In response to the pandemic, a number of temporary changes to prescribing and dispensing of PBS medicines were implemented. These changes were aimed at minimising the risk of prescribing doctors, dispensing pharmacists and consumers contracting COVID-19 while ensuring efficient supply of medicines and consumers could have continued access to their medications. These included:
- supply of a consumer’s usual medicine without consumers physically visiting a doctor for a prescription (extension of continued dispensing arrangements)
- image based prescriptions to support Medicare telehealth services and supply of medicines to consumers
- exemptions from PBS restriction requirements for certain medicines to consumers who have been previously prescribed the medication (from 1 May 2020)
- simplified prescribing arrangements for chemotherapy consumers from multiple paper prescriptions to a single chemotherapy medication chart (from 20 August 2020)
- alternative medicine arrangements for existing consumers to account for the shortage of tocilizumab (a type of severe arthritis medication), due to off-label use in COVID-19 treatment (from 15 August 2021). Tocilizumab is used to treat severe rheumatoid arthritis, juvenile idiopathic arthritis and giant cell arteritis.
For the quarter ending September 2021 points of note are:
Compared with the quarter ending June 2021
- The number of prescriptions dispensed was 4.0% higher in the quarter ending September 2021 (81.7 million) than the quarter ending June 2021 (78.6 million). This increase could be partly attributed to medicine seasonality (for example prescriptions for antibiotics are usually higher in winter).
Compared with the quarter ending September 2020
- There was an increase of 3.3% in the number of prescriptions dispensed, from 79.1 million to 81.7 million.
- There were concerns that existing consumers of tocilizumab would be impacted by the global shortage of the medicine. However, the number of prescriptions dispensed for tocilizumab increased by 1.8% from almost 15,900 to 16,100 indicating that supply issues had not yet eventuated and exemption arrangements put in place in May 2020 to ensure continuity of supply were successful. The effect from the global shortage of the medicine and increase in demand for its replacement medicines may be observable in the next quarter.
- There was a 6.8% increase in the number of prescriptions dispensed for antineoplastic and immunomodulating agents (this group of medicines are used to treat conditions such as cancer or arthritis) from 1.3 million to 1.4 million.
- The number of original and repeat prescriptions dispensed at the same time rose by 16.3%, from around 389,000 to 452,000. This rise may be due to an increase in demand for domestic and overseas travel, as a result of high vaccination rates against COVID-19 and the easing of border restrictions.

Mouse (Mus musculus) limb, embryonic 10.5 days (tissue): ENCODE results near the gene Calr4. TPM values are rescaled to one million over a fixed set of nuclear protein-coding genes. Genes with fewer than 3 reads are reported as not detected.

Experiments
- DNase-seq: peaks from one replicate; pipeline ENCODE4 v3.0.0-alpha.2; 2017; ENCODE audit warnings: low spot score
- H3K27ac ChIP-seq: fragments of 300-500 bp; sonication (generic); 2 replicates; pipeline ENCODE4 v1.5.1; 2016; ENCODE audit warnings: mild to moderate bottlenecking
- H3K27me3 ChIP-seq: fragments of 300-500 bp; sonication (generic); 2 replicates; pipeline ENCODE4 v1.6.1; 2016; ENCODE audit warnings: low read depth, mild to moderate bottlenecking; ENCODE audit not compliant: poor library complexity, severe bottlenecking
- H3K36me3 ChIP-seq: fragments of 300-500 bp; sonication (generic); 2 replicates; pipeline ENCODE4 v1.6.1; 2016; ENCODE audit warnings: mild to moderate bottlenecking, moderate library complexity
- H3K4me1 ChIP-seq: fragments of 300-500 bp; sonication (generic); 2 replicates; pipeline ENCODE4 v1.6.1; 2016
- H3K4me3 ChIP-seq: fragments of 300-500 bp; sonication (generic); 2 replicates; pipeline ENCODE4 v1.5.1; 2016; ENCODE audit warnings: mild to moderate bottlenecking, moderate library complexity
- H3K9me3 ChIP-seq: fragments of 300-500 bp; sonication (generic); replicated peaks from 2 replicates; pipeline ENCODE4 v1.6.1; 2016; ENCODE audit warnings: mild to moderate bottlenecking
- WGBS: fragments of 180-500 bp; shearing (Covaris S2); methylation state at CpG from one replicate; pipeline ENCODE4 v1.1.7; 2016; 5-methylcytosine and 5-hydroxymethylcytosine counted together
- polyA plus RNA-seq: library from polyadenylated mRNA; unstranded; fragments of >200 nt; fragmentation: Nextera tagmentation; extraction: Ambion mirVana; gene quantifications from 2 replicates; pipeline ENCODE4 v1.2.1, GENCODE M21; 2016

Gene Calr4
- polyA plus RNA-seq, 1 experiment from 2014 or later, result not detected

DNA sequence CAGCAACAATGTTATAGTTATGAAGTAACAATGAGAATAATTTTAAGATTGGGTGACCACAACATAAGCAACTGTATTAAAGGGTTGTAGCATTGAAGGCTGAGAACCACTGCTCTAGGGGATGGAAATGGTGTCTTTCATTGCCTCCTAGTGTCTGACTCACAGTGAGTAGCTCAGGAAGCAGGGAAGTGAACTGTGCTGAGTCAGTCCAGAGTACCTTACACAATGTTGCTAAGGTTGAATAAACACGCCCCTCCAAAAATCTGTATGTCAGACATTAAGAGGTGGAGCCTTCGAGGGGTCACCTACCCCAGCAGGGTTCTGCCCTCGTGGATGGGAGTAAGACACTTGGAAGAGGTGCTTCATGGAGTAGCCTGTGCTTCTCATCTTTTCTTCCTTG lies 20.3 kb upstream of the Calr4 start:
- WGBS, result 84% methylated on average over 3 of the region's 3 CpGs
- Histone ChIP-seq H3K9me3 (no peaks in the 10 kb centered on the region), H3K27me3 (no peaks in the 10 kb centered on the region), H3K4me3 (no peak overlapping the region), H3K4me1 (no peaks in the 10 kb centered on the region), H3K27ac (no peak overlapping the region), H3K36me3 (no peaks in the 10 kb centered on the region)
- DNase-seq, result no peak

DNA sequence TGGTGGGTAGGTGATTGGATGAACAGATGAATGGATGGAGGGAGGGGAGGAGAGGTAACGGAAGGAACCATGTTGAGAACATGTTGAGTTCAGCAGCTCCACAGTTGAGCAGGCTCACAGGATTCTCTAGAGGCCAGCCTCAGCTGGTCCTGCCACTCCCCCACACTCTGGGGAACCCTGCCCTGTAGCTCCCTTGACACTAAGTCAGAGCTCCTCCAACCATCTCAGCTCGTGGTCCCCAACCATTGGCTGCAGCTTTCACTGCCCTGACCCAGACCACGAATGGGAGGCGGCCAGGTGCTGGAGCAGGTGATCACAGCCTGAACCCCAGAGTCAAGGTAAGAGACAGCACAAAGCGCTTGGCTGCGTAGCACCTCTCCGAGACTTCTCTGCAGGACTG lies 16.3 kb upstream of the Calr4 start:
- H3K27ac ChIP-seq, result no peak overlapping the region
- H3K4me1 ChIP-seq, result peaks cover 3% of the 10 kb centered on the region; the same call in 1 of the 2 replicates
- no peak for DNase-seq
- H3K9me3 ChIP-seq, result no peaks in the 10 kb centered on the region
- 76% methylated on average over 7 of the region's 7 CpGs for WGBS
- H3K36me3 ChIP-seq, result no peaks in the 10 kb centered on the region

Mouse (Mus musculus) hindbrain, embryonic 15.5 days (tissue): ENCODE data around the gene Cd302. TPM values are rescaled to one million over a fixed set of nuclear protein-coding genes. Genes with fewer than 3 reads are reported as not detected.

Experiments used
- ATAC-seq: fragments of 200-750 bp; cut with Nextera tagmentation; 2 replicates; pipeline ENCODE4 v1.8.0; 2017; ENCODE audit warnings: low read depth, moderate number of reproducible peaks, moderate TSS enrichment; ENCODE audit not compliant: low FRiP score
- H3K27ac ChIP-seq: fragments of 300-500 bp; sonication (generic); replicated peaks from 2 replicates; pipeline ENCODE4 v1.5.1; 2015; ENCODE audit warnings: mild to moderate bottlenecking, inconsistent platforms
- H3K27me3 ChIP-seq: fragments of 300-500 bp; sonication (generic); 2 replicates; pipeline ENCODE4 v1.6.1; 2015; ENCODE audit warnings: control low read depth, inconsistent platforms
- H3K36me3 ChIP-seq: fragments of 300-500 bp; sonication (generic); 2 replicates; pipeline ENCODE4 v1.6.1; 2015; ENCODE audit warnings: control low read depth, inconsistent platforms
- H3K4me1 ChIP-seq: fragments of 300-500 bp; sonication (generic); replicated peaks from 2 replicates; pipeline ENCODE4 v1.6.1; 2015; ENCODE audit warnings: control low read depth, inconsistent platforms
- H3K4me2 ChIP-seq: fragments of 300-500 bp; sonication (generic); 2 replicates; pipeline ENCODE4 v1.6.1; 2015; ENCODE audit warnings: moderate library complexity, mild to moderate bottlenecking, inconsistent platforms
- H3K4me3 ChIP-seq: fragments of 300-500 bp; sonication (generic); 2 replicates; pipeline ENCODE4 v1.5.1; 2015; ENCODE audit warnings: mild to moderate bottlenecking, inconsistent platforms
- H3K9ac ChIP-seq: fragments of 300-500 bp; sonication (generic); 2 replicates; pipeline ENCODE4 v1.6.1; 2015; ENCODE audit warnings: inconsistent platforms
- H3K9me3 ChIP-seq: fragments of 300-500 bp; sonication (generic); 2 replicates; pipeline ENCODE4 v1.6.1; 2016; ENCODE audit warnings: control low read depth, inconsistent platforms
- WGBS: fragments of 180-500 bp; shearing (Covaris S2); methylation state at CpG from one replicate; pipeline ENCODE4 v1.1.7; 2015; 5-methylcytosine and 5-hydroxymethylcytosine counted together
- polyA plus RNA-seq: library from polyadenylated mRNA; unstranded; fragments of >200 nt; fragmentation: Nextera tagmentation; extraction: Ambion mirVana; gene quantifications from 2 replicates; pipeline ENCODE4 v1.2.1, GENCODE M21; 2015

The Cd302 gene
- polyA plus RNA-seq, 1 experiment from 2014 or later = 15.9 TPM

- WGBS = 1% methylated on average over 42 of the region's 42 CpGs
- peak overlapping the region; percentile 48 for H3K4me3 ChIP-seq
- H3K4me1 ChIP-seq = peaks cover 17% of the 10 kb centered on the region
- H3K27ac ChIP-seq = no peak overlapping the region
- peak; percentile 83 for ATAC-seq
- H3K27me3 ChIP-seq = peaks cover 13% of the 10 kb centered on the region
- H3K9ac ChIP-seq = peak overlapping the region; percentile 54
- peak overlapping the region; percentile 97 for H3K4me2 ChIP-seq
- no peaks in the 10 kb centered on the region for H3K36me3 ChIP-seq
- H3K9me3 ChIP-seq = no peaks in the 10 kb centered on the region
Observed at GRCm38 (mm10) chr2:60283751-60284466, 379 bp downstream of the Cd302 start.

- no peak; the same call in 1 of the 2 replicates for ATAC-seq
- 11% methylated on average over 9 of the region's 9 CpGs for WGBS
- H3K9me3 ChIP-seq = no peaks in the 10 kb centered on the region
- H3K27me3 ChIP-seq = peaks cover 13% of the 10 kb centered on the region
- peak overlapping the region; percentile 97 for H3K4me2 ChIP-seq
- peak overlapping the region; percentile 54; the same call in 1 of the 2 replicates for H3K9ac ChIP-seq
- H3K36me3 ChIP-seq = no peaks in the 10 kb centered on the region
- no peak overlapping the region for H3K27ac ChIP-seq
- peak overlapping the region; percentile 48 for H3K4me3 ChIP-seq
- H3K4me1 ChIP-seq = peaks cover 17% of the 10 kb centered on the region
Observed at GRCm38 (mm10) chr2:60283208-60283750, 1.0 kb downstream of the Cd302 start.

- The lockdowns in New South Wales, Victoria and the Australian Capital Territory in the September 2021 quarter appeared to have had minimal impact on consumer access to medicines, with an increase in prescription volume of 0.8% to nearly 26 million, 4.3% to 20.4 million, and 5.6% to 1.2 million respectively.
- Victoria experienced lockdowns in both the September 2020 and 2021 quarters. Compared to the September quarter of 2019, there was a slight decrease of 1.7% to 19.6 million prescriptions dispensed in the September quarter 2020 and a 4.3% growth in the September quarter 2021 over the same quarter in 2020.
Comparing the year ending September 2021 with the year ending September 2020
- There was a 1.6% increase in the number of prescriptions dispensed, from 312.3 million to 317.4 million.
- The General schedule, the largest program for medicines dispensed through community pharmacies, had a 1.6% increase in prescription volume from 304.6 million to 309.6 million. The pandemic appears to have had little effect on consumer access to medicines from community pharmacies in terms of national figures.
- Highly Specialised Drugs and Efficient Funding of Chemotherapy are two major programs that provide medicines mostly in tertiary care facilities such as hospitals. Prescriptions dispensed for these two programs were consistently higher in each quarter compared to the same quarter in the previous year. Prescription volume of the Highly Specialised Drugs increased by 6.2% from 1.5 million to 1.6 million and the Efficient Funding of Chemotherapy increased by 6.0% from 1.2 million to 1.3 million, showing that the pandemic has had minimal impact on the volumes of these medications. Interim measures such as the simplified prescribing arrangements for chemotherapy consumers were introduced to support the prescribing and supply of medicines for chemotherapy patients amidst the COVID-19 pandemic.
- Comparing the number of original prescriptions to repeats, the ratio of original prescriptions remained the same at 40% (repeats 60%). This consistency suggests that the pandemic did not have much effect on how consumers accessed their medicines, via first time dispensing of a prescription or a subsequent refill from an original prescription.
The above national patterns were broadly similar for all states and territories.